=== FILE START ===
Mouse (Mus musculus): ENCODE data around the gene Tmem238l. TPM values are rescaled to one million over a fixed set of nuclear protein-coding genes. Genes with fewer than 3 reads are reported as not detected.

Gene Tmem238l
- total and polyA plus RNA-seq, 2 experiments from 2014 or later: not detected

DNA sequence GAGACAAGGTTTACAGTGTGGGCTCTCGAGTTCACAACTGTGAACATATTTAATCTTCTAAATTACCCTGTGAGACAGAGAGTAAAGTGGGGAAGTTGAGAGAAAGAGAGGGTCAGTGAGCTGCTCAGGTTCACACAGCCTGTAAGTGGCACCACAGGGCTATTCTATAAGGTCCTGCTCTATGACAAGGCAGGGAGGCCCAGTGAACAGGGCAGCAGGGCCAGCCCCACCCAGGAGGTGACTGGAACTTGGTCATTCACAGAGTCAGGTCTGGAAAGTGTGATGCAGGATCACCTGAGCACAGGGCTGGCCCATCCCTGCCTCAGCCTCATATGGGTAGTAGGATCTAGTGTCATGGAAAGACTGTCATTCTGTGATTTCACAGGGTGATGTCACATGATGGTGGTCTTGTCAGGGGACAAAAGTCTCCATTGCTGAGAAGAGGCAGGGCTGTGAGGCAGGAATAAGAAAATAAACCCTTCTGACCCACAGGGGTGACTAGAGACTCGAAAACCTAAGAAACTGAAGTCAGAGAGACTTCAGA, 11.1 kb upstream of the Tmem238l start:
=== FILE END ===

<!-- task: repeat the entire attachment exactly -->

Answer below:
Mouse (Mus musculus): ENCODE data around the gene Tmem238l. TPM values are rescaled to one million over a fixed set of nuclear protein-coding genes. Genes with fewer than 3 reads are reported as not detected.

Gene Tmem238l
- total and polyA plus RNA-seq, 2 experiments from 2014 or later: not detected

DNA sequence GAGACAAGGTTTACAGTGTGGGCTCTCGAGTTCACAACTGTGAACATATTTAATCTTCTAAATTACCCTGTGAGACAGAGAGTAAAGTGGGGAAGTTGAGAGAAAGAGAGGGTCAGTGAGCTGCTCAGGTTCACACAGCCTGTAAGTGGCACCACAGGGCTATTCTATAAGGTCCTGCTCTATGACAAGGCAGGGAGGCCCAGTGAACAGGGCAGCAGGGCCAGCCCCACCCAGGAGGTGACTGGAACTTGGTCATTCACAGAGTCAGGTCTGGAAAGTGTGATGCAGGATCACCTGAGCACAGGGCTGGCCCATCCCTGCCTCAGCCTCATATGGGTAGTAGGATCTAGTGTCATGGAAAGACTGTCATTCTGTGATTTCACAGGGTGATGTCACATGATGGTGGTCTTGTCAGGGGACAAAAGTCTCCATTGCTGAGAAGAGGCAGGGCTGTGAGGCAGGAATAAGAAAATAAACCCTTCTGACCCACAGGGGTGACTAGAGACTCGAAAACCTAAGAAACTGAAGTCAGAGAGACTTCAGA, 11.1 kb upstream of the Tmem238l start: